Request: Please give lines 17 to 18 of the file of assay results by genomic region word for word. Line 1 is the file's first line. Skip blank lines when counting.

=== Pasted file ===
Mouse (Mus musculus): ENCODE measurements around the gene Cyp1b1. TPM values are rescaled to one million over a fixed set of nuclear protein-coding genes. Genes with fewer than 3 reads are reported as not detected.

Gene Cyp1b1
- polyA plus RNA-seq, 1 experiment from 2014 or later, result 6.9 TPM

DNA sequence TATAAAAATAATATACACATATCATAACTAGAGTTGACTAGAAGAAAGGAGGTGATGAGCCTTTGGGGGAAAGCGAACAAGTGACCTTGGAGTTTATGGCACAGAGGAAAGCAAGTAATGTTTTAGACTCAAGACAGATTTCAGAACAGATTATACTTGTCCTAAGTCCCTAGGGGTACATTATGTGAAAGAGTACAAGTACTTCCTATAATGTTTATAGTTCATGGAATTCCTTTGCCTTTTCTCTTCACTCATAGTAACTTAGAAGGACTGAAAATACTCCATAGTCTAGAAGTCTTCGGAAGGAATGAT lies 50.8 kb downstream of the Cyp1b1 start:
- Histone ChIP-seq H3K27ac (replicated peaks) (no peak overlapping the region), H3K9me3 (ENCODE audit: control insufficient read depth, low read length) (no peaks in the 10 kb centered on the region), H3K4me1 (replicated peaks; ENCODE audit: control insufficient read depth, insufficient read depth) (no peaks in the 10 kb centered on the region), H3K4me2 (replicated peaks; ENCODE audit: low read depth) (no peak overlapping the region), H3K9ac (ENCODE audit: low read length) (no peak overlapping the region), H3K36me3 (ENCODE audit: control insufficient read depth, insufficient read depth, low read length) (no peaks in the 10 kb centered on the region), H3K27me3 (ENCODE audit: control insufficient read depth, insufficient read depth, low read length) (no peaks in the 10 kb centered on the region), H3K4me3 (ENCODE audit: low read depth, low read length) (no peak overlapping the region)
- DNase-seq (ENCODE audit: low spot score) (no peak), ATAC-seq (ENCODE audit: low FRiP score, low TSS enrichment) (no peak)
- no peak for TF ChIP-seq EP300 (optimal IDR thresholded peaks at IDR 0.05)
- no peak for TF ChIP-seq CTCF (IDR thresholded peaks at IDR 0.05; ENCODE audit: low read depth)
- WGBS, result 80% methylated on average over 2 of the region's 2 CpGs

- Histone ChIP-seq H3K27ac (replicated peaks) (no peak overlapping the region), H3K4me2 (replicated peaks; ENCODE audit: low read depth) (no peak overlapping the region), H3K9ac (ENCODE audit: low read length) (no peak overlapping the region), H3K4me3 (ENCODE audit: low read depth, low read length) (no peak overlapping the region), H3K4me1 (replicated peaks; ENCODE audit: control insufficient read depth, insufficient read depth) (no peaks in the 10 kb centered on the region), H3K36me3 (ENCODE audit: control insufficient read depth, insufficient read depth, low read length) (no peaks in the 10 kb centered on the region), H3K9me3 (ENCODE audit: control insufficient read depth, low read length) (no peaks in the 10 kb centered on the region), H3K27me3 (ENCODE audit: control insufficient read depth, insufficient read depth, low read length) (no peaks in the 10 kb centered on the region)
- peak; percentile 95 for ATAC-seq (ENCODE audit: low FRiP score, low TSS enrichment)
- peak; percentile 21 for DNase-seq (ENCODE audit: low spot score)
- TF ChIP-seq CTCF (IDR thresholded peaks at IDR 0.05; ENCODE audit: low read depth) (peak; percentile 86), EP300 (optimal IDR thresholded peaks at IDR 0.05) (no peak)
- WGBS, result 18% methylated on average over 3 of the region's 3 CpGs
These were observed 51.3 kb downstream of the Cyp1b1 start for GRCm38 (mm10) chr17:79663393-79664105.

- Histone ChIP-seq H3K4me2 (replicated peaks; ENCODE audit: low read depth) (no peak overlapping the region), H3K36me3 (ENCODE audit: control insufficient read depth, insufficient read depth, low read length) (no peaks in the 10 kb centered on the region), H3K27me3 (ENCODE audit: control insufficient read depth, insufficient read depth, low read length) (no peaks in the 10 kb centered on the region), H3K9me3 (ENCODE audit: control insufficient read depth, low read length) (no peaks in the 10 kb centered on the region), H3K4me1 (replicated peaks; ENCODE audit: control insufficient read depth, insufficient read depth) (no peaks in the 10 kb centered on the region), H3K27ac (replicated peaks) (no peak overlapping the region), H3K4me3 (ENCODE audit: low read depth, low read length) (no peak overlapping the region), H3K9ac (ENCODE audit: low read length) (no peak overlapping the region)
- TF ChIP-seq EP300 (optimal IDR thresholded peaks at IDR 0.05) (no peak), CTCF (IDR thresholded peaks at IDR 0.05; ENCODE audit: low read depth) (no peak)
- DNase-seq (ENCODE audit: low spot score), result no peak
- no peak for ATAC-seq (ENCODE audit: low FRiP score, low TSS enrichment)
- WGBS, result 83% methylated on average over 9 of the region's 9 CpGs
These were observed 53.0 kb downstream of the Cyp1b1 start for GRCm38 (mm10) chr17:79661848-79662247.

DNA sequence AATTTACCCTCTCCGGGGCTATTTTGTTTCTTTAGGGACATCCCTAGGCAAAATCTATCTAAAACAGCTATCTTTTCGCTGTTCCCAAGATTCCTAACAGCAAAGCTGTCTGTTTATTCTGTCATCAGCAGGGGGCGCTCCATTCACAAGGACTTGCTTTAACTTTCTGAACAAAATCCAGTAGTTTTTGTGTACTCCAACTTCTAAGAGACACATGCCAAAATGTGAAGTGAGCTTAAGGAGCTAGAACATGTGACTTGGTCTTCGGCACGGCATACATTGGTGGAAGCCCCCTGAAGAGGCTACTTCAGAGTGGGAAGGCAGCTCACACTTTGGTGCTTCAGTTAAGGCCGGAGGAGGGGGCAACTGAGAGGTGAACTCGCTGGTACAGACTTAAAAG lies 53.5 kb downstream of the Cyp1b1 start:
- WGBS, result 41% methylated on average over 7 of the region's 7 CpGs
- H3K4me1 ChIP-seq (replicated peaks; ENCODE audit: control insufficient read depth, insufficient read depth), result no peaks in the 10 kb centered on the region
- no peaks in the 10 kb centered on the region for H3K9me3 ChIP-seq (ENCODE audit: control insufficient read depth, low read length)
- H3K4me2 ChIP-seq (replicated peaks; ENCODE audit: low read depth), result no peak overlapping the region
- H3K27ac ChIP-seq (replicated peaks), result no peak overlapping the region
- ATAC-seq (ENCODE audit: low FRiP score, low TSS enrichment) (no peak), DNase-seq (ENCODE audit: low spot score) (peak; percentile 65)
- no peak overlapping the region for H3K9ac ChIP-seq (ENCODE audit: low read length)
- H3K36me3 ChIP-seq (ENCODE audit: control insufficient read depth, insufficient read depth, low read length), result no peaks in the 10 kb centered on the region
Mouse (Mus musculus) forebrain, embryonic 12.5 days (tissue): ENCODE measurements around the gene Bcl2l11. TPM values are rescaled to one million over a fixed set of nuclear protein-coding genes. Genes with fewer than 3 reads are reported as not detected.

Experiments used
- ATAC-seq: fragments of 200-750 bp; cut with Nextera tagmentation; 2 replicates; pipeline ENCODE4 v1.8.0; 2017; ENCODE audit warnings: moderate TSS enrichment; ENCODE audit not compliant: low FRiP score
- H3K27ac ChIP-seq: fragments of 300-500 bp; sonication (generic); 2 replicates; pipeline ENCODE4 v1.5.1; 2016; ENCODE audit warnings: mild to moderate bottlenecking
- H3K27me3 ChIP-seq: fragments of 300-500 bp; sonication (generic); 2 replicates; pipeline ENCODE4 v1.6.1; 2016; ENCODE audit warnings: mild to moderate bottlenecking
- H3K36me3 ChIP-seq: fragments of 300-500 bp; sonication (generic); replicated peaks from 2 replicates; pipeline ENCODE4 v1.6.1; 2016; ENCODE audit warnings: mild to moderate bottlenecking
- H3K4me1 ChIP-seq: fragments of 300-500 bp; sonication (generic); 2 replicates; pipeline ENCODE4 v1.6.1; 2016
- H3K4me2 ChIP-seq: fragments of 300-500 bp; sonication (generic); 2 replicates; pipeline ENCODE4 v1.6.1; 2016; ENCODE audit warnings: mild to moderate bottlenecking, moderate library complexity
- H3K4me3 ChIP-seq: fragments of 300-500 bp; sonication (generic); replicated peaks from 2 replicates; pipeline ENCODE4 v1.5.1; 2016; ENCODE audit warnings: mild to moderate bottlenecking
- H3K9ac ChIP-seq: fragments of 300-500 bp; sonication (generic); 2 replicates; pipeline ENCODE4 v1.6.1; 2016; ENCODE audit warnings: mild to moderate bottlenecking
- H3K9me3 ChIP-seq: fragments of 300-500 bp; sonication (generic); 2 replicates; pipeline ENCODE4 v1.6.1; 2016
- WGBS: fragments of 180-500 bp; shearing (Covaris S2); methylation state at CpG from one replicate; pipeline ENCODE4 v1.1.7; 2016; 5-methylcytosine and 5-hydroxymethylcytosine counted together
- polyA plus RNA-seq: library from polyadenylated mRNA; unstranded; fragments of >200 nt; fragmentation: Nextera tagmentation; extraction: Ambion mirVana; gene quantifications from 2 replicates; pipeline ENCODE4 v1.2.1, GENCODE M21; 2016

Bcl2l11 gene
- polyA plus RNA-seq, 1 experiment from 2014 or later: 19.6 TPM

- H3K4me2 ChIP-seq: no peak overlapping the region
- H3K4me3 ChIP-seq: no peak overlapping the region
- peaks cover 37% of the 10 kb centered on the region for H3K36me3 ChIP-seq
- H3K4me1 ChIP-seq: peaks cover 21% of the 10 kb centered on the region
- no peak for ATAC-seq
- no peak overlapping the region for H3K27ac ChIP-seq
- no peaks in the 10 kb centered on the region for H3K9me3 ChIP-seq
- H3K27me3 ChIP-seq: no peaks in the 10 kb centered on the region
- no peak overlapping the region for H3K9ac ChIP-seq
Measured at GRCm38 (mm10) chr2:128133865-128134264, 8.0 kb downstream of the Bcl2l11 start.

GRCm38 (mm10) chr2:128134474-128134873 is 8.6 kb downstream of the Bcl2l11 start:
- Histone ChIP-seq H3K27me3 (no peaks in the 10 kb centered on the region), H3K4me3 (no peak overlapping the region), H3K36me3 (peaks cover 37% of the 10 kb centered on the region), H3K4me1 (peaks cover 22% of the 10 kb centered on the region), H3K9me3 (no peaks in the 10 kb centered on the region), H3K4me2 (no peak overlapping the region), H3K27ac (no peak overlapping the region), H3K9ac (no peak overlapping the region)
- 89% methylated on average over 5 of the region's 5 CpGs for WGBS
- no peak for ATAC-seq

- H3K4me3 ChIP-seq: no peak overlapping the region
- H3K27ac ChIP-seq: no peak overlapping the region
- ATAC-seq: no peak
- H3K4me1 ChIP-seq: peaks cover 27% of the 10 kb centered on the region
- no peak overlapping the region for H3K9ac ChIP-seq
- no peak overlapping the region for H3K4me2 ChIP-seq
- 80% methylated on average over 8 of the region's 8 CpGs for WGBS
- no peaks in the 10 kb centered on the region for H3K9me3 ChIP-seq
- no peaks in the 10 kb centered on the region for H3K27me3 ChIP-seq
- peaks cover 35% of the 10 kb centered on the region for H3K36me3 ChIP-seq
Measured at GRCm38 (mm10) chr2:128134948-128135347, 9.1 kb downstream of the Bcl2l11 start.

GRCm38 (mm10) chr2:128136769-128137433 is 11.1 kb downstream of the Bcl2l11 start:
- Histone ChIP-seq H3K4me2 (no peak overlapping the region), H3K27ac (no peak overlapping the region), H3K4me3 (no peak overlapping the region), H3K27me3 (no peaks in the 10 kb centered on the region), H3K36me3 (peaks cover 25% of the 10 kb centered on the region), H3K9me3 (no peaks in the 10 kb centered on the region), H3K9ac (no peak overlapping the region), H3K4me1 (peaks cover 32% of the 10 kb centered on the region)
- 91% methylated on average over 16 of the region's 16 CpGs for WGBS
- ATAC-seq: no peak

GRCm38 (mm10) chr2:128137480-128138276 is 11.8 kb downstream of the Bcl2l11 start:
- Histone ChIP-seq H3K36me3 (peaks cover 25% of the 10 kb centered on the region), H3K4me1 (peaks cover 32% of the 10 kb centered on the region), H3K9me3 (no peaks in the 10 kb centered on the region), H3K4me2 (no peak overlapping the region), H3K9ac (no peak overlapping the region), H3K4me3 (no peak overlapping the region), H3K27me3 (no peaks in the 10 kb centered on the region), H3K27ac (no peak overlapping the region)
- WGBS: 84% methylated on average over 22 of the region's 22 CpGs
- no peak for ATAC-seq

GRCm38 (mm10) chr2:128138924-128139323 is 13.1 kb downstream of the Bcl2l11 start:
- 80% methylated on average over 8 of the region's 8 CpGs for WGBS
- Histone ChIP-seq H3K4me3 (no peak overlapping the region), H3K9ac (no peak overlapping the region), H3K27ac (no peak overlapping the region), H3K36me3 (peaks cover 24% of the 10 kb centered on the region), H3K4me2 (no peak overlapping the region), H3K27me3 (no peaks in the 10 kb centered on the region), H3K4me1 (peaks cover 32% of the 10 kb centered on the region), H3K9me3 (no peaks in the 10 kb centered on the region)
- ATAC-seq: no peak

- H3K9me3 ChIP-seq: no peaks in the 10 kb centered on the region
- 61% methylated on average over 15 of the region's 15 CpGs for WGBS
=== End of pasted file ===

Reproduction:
- TF ChIP-seq EP300 (optimal IDR thresholded peaks at IDR 0.05) (no peak), CTCF (IDR thresholded peaks at IDR 0.05; ENCODE audit: low read depth) (no peak)
- DNase-seq (ENCODE audit: low spot score), result no peak